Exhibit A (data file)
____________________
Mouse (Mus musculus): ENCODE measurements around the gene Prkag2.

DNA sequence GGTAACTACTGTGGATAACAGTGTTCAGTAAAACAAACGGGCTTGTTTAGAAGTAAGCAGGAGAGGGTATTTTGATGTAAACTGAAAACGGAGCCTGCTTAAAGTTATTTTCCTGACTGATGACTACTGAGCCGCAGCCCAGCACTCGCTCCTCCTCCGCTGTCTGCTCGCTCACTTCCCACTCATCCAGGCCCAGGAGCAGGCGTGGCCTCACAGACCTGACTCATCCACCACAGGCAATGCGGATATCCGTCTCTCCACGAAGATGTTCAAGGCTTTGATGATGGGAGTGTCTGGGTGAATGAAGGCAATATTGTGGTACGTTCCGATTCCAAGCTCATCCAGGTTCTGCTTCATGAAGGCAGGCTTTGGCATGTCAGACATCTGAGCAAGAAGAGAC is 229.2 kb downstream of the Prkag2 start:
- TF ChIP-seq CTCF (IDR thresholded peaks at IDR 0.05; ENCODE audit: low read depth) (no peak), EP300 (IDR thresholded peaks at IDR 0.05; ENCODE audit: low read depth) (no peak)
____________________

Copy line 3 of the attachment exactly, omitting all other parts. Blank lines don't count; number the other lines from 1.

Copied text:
- TF ChIP-seq CTCF (IDR thresholded peaks at IDR 0.05; ENCODE audit: low read depth) (no peak), EP300 (IDR thresholded peaks at IDR 0.05; ENCODE audit: low read depth) (no peak)